The Witch trials in Spain were few in comparison with most of Europe. The Spanish Inquisition preferred to focus on the crime of heresy and, consequently, did not consider the persecution of witchcraft a priority and in fact discouraged it rather than have it conducted by the secular courts. This was similar to the Witch trials in Portugal and, with a few exceptions, mainly successful. However, while the Inquisition discouraged witch trials in Spain proper, it did encourage the particularly severe Witch trials in the Spanish Netherlands.


The Spanish Reconquista was followed by the Spanish Inquisition, who focused on attaining religious conformity by persecutions of the Jews and the Muslim Moors and their baptized descendants, which was considered a top priority by the church. Persecution of witchcraft was therefore not regarded with much interest in Spain. The Malleus Maleficarum (1486) was in fact published almost at the end of the reconquista.

By the early 16th-century, nevertheless, the witchcraft ideology was accepted in Spain. The Kingdom of Navarre had been conquered and became a part of Spain in 1512 with the excuse that heretic beliefs and religious nonconformity was rampant in Navarre,[citation needed] which created a tense situation in the area. This situation eventually resulted in one of the earliest mass witch trials in Europe: the Navarre witch trials (1525-26). On the assignment of the Navarrese authorities, a witchcraft committee was formed and a commissioner travelled the Pyrenées to identify witches. He managed to have an unknown number of people executed and their property confiscated.[1]

Witch trials were at this point a new crime in Spain, and in August 1525 the Spanish Inquisition ended the Navarre witch trials and issued an investigation as to how such trials should be investigated.[1] In February 1526, the Spanish Inquisition issued a witchcraft regulation in which they stated, that while they accepted witches and their participation in the Sabbath of Satan as a reality, the recommended repentance rather than the death sentence for the condemned and banned confiscation of their property.[1] This regulation almost put an end to witch trials in Spain: between 1526 and 1611, the Inquisition focused in heresy and only circa twenty-two people were condemned for sorcery.[1]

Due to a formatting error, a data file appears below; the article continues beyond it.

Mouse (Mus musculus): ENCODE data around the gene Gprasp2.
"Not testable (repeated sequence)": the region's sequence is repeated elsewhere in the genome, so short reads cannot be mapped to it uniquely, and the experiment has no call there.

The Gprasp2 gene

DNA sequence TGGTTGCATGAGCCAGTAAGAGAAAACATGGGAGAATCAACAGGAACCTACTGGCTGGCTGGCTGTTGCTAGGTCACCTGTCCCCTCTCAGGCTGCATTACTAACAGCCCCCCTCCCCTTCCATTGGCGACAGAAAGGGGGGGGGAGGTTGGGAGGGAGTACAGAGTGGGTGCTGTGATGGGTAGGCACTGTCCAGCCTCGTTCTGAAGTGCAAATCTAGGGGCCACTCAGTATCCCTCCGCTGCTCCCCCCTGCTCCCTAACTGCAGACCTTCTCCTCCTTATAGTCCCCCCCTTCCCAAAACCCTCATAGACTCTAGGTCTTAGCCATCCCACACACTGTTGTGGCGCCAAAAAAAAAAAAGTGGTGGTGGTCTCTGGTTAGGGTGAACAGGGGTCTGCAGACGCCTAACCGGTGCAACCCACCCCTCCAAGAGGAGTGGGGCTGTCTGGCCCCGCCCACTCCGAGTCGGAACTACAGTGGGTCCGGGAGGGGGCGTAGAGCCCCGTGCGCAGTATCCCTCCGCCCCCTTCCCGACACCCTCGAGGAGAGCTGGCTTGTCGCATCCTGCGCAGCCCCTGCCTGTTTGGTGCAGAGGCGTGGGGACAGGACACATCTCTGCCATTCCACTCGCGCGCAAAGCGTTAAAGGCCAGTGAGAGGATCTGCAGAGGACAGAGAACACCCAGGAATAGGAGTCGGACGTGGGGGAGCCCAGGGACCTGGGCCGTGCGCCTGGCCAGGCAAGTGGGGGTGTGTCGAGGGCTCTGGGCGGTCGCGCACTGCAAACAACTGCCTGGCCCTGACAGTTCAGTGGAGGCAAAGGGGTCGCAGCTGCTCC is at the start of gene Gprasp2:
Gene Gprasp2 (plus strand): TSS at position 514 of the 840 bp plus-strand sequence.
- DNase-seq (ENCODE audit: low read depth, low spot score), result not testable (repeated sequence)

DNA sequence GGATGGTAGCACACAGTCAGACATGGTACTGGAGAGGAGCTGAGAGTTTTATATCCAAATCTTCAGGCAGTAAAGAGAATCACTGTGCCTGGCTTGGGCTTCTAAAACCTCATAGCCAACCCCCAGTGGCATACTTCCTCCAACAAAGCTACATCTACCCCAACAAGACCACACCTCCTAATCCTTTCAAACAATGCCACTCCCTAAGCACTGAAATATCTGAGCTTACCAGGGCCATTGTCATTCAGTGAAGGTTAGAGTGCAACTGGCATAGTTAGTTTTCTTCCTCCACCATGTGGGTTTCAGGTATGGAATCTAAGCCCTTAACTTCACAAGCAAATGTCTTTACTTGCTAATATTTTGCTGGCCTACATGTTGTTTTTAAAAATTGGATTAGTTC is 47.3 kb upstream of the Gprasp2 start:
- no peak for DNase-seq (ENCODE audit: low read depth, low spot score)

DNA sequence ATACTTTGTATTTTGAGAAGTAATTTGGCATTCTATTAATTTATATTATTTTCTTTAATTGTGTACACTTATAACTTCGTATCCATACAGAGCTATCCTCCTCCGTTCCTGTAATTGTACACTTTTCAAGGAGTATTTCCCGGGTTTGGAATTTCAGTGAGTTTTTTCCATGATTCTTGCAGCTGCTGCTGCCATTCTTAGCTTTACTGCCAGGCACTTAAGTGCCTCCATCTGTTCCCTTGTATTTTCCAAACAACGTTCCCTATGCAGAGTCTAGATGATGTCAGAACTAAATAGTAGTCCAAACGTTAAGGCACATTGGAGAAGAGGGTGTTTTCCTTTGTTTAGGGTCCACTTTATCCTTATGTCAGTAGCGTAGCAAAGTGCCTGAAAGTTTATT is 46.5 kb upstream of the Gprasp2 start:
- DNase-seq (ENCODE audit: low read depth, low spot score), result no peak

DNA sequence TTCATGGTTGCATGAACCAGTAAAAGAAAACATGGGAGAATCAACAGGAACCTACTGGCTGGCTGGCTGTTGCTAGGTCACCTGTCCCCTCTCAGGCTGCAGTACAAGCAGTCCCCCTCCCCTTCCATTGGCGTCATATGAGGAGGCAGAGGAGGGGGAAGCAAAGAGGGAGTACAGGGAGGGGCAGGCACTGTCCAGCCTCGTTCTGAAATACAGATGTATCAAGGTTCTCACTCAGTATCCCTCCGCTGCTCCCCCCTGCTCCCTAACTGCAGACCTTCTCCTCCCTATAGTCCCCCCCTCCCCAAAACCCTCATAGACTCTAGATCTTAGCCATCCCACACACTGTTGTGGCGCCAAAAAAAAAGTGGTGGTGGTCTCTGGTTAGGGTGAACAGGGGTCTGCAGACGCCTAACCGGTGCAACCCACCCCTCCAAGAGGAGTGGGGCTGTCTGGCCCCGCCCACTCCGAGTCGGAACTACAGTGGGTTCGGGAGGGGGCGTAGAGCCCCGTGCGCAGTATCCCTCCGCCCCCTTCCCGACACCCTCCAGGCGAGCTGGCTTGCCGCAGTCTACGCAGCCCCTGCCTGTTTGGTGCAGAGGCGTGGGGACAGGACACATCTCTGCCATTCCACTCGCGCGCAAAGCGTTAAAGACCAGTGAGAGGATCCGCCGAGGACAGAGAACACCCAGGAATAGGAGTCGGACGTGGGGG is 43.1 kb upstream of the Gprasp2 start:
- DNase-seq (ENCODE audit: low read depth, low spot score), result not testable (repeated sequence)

After the Navarre witch trials (1525-26), it was to be fifty years before another witchcraft execution in Navarre. In 1575, the execution of Maria Johan resulted in a big witch hunt, the Navarre witch trials (1575–76) with fifty accused witches, but the Spanish Inquisition managed to transfer these investigation from the secular authorities to the Inquisition, resulting in no further executions.[2]

However, the Spanish Inquisition experienced a few setbacks when it failed to prevent local secular courts from conducting witch trials. This resulted in one of the largest mass witch trials in Europe outside of Germany: the Basque witch trials in 1609. A second incident was a series of severe witchcraft persecutions in Catalonia in 1615–1630, managed by the local secular courts, which resulted in about one hundred executions before the Inquisition managed to take control of the situation.[1]

After this, the Spanish Inquisition had greater success in its policy to prioritize heresy before witchcraft and minimize the witch trials, and only a few isolated cases of witchcraft executions conducted by local secular courts are known until they died out as well in the mid-17th-century. María Pujol was probably the last person executed for witchcraft in Spain, in 1767, after a long period without witch trials.

See also


  1. ^ a b c d e Ankarloo, Bengt, Witchcraft and Magic in Europe; Vol. 4: The period of the witch trials. London: Athlone Press, 2002
  2. ^ Rojas, Rochelle E (2016). Bad Christians and Hanging Toads: Witch Trials in Early Modern Spain, 1525-1675. Dissertation, Duke University. Retrieved from